Celine Kaplan is one of those French women who seems incredibly perfect and intimidating from afar. (I mean, did you SEE her closet on the The Coveteur???) When you do meet her, she's still incredibly perfect, but also incredibly kind and a joy to be around. Ahh, the French. Anyway, when I finally got a chance to know Celine while interviewing one of her clients--Laure from The Webster--I soon realized that she'd be the topic of my next Life With column. Celine's been doing PR for Bourjois and Eres (both owned by Chanel) for over a decade. That was, until the last year when Bourjois stopped distributing their makeup in the US. She still heads up the Eres US PR efforts, and has brought on some other clients you just might be interested in, including The Webster and...wait for it...Laduree! which is planning on opening up shop in America sooner than later. Almost out of nowhere, Celine acquired her very own boutique firm, CKPR public relations. She and I recently sat down at Balthazaar--yes, even French people like it there--to chat about the industry, what it's like to be a high power PR, and why the only secret to getting what you want is hard work.
Casting director Natalie Joos has been a fashion industry fixture for years, and a favorite subject of Tommy Ton and Scott Schuman. But the March 2010 launch of her blog, Tales of Endearment, has made her star shine even brighter. A mix of vintage shopping expeditions with fashion friends and sneak peeks inside industry heavyweight's closets, Tales of Endearment has been a Fashionista favorite from the start. And it's made Natalie a "fashion household" name. We wanted to know more about Natalie's day job, why she started the blog, and where she gets all those amazing vintage pieces, so we popped by her home office one Monday in November while she was doing a casting. Her Williamsburg apartment was clean and cool, but not pretentious, kind of like Natalie! And her cats, Mohammed and Tyson, made the whole visit even better. Here's what she had to say:
If you live in New York and you happen to prefer Alaia and Proenza over Aldo and Payless--even if it's just to look at--you've probably heard of Tribeca boutique Edon Manor. Launched in 2007, the beautifully furnished, beautifully stocked shop attracts those chasing after the perfect pair of Giambattista Valli pumps but aren't willing to hike all the way uptown to Bergdorf to get them. (The boutique also happens to be right around the corner from Locanda Verde--one of our favorite restaurants in the city--and Smith & Mills, a favorite bar.) Now the team behind Edon Manor wants to get to know shoppers outside of their New York City niche a little bit better. Owners Ryan Korban and Davinia Wang recently launched their gorgeous e-commerce boutique, Edonmanor.com. I recently sat down with the duo to discuss what it's like to build a luxury boutique in the midst of a recession, and how to maintain unexpected success. Fashionista: I’d like to hear how you guys got together. How did you two meet?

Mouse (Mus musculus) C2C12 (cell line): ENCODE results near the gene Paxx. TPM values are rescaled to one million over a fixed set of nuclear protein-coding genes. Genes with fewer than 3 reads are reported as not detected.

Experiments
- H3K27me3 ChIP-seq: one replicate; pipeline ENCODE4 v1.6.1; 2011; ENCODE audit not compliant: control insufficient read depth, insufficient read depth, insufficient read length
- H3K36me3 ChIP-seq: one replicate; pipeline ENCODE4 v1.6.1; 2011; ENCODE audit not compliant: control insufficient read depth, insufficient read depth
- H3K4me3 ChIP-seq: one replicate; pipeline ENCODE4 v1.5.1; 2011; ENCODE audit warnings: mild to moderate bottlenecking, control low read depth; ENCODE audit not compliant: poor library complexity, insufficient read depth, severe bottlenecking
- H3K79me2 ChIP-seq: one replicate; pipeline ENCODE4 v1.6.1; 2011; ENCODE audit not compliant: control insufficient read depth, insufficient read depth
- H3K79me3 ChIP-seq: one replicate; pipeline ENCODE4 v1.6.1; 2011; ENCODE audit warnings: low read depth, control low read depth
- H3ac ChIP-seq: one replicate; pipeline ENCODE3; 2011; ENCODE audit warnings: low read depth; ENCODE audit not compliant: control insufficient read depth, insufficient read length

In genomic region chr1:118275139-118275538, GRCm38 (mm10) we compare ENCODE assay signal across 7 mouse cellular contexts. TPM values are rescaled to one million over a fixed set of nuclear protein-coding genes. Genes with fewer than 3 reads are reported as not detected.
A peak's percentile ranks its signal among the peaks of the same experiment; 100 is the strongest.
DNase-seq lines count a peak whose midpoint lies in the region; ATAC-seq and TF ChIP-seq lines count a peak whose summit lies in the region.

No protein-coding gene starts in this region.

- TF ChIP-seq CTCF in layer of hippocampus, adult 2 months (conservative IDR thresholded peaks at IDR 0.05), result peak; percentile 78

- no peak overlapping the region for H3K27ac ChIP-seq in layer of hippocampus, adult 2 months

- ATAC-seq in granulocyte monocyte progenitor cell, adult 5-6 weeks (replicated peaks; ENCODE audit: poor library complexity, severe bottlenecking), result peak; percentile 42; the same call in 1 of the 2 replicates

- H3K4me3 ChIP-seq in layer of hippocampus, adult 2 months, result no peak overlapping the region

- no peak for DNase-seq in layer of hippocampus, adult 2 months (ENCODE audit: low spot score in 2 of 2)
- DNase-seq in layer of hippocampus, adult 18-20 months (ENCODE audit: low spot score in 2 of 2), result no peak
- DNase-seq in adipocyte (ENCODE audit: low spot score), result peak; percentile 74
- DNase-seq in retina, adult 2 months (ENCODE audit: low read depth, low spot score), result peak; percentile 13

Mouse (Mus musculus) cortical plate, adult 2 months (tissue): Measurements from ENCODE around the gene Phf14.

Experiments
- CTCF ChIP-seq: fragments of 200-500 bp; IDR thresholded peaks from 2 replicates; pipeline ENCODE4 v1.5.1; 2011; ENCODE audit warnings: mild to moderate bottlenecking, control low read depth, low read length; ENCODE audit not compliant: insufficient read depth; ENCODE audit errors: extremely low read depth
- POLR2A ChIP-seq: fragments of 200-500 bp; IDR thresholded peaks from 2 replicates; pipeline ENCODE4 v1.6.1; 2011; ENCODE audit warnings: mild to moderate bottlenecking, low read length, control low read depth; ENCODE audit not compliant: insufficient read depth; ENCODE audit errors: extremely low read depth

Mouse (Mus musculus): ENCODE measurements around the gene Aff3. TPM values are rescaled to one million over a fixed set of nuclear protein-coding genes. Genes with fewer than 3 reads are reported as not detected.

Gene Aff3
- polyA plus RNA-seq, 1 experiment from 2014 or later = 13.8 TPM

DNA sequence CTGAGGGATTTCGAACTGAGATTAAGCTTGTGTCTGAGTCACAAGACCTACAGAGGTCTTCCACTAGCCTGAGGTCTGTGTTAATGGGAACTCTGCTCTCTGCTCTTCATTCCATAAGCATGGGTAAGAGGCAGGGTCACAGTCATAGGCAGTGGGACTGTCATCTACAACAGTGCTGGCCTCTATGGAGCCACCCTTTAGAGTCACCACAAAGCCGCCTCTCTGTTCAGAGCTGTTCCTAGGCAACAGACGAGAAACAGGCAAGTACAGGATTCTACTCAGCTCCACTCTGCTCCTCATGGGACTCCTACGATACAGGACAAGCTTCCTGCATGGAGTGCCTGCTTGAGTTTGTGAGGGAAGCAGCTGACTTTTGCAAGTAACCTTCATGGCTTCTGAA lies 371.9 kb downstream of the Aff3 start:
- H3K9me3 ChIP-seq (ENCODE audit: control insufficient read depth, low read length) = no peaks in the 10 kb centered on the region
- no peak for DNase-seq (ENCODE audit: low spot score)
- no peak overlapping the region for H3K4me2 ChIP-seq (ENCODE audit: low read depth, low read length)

Since we've started a DIY series with Erica Domesek of the fabulous site-turned-book P.S. I Made This, we thought we should get to know her a bit better. So a few weeks ago, I arrived at Erica's East Village apartment mid-morning, expecting to have a brief chat with her to find out more about her site and how it came about. I walked into a cloud of smoke coming out of the oven and Erica muttering something about her lack of a vent. She likes to cook almost as much as she likes to craft, and had prepared baked eggs with spinach and baby tomatoes topped by sliced avocado for our informal "chat." "I love cooking...using my hands to make things, that's what makes me happy," she told me. Lucky me. Getting them out of the oven without a potholder? No problem. A vintage army jacket doubles as a potholder in Erica's world. She took off her jacket and used it to grab the steaming hot eggs, and without missing a beat said, looked up from the oven and said with a wink "P.S. I made this...potholder."
There's no denying the millinery world's sudden hold on fashion, as well as broader pop culture. From Mad Men to Gaga, hats and headpieces are everywhere. I feel like we're constantly finding new milliners we like, new headpiece concepts we're intrigued by, and new ideas about how to incorporate them into our wardrobes. That's why I was so excited to spend some time with Brooklyn-based millinery I Love Factory. Duo Christopher Garbushian and Laurel St. Romain have designed hats for a ton of celebrities (including the aforementioned Lady) over the last two years. They've also received plenty of editorial attention, from Japanese Nylon to Teen Vogue to Tavi, who wore their cone hat in Pop. I Love Factory's pieces have even appeared on Gossip Girl.
Sometimes life positions you in the right place at the right time, and there's nothing else to do but go with it. That's kind of how Carol Han and Alexandra Weiss came to form CA Creative, a two-month old consultancy that, in the simplest terms, advises brands on how to use the Internet. Carol, previously StyleCaster's fashion director, and Alexandra, who worked in marketing at Ralph Lauren, realized that, as 20-something fashion people plugged into a specific scene, they could offer designers and retailers insight and advice on how to market to the current generation. First up? A project with Club Monaco, in which Garance shot New York scenesters for the retailer's fall look book. Carol and Alexandra have a ton of other projects going on, so they invited me to their work station at The Smile last Friday to talk about what it's like to launch a business.